(i) A rate of 0.05 per 1,000 world-fleet engine-hours for an airplane-engine combination approved for up to and including 120-minute ETOPS. When all ETOPS operators have complied with the corrective actions required in the configuration, maintenance and procedures (CMP) document as a condition for ETOPS approval, the rate to be maintained is at or below 0.02 per 1,000 world-fleet engine-hours.

(ii) A rate of 0.02 per 1,000 world-fleet engine-hours for an airplane-engine combination approved for up to and including 180-minute ETOPS, including airplane-engine combinations approved for 207-minute ETOPS in the North Pacific operating area under appendix P, section I, paragraph (h), of part 121 of this chapter.

(iii) A rate of 0.01 per 1,000 world-fleet engine-hours for an airplane-engine combination approved for ETOPS beyond 180 minutes, excluding airplane-engine combinations approved for 207-minute ETOPS in the North Pacific operating area under appendix P, section I, paragraph (h), of part 121 of this chapter.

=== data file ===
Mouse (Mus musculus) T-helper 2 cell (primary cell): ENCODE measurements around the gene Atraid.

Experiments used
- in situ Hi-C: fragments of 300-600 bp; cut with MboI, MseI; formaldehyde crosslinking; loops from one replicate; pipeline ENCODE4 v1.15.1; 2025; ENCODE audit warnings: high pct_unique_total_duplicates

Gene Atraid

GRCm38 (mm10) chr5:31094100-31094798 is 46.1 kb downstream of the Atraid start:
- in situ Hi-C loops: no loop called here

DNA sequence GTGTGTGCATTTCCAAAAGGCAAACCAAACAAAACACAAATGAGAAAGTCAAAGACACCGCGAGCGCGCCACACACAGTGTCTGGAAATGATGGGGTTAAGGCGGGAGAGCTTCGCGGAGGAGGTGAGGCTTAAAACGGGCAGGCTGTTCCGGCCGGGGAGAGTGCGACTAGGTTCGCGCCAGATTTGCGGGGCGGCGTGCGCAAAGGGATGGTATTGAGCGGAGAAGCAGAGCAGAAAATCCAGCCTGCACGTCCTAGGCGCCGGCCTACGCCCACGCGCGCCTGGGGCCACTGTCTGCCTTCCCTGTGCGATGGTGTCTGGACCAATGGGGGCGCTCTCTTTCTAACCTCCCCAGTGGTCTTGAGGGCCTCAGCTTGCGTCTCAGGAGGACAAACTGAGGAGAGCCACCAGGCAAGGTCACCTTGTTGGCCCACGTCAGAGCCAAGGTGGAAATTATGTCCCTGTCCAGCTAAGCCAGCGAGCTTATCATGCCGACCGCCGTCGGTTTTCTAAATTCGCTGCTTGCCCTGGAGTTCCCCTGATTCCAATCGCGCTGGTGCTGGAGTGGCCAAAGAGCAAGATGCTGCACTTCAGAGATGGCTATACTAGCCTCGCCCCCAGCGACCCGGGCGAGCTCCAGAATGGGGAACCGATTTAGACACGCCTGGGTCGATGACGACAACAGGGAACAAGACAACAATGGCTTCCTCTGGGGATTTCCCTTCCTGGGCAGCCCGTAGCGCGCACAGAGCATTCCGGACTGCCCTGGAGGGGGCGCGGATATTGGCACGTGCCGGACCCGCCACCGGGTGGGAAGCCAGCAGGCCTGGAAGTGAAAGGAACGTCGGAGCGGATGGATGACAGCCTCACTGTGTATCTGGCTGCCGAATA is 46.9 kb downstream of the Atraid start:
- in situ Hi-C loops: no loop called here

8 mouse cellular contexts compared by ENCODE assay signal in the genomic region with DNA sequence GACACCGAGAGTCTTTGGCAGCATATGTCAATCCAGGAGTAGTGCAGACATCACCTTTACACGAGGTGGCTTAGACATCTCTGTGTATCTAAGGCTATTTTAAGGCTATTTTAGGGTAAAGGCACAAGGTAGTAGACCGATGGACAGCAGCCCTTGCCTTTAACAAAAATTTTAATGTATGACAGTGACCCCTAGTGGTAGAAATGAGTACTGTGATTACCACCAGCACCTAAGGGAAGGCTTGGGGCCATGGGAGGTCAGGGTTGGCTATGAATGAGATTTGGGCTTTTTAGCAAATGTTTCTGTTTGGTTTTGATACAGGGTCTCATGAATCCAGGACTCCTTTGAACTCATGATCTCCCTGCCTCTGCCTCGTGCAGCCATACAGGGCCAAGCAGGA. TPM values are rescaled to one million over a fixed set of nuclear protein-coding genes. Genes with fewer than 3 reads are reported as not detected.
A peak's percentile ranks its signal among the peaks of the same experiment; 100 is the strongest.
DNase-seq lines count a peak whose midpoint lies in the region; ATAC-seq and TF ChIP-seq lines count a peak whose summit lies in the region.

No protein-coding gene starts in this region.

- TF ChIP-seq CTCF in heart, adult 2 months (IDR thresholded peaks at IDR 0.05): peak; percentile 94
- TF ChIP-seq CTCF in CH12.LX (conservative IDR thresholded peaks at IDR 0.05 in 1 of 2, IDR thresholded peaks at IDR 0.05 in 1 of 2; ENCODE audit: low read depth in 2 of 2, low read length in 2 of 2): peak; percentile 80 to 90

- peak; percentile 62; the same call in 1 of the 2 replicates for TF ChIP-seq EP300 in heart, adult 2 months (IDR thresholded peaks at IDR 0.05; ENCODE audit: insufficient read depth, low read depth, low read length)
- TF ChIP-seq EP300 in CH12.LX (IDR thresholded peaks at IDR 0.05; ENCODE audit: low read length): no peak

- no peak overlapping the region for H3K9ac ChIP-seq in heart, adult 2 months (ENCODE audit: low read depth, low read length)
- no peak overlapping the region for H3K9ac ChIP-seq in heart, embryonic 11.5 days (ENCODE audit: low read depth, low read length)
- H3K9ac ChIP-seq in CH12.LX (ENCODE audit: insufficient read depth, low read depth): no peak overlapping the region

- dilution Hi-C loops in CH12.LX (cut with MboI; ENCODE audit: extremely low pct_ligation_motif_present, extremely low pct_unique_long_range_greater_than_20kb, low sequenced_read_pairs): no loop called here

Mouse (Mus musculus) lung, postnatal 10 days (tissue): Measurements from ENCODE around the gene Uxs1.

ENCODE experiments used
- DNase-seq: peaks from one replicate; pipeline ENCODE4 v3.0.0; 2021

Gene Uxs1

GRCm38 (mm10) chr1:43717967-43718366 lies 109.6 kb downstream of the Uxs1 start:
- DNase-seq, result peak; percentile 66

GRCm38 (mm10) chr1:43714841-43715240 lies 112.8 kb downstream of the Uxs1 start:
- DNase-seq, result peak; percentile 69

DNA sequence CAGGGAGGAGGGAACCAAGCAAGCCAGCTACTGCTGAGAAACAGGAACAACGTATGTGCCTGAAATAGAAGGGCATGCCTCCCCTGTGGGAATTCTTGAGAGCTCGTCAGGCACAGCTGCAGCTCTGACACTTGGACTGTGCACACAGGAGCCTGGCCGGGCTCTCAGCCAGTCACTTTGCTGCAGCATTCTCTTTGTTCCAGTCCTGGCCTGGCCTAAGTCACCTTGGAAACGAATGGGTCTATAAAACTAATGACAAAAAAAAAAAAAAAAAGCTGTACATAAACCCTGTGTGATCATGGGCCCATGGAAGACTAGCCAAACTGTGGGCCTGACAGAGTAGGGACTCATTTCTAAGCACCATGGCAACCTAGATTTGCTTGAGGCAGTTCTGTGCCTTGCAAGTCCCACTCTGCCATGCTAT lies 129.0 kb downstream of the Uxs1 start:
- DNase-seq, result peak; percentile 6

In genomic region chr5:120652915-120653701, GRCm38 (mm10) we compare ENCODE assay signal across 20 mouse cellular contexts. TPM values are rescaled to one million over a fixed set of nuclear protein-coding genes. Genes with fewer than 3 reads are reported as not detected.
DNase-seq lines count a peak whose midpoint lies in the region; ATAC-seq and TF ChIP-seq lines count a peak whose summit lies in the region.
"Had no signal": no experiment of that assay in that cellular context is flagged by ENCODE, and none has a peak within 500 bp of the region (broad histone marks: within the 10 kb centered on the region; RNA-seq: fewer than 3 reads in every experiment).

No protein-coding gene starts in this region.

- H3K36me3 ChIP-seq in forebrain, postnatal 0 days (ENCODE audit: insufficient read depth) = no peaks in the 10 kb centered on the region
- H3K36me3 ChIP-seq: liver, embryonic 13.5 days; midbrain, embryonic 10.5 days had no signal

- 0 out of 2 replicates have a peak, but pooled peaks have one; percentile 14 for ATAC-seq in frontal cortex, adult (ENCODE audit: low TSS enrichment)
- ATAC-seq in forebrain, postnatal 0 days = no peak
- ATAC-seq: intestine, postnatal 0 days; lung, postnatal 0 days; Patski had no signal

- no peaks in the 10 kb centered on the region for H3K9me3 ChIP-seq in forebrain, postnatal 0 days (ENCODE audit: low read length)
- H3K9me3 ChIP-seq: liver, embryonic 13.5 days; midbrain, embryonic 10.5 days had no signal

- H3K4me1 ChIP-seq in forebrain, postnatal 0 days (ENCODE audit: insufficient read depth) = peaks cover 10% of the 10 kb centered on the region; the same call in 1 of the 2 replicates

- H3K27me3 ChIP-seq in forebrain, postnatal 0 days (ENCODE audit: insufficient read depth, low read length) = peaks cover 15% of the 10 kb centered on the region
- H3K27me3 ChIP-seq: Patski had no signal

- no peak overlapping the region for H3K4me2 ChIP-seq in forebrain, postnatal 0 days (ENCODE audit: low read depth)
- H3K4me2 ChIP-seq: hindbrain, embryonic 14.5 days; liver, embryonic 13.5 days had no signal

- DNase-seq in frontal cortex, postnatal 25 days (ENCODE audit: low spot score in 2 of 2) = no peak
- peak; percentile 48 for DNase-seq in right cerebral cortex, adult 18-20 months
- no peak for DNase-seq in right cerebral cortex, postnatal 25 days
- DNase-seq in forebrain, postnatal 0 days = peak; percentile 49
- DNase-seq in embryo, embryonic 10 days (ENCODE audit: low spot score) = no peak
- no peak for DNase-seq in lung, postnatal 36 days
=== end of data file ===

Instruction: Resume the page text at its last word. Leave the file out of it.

[Doc. No. FAA-2002-6717, 72 FR 1872, Jan. 16, 2007, as amended by Doc. No. FAA-2018-0119, Amdt. 21-101, 83 FR 9169, Mar. 5, 2018]

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§21.5   Airplane or Rotorcraft Flight Manual.

(a) With each airplane or rotorcraft not type certificated with an Airplane or Rotorcraft Flight Manual and having no flight time before March 1, 1979, the holder of a type certificate (including amended or supplemental type certificates) or the licensee of a type certificate must make available to the owner at the time of delivery of the aircraft a current approved Airplane or Rotorcraft Flight Manual.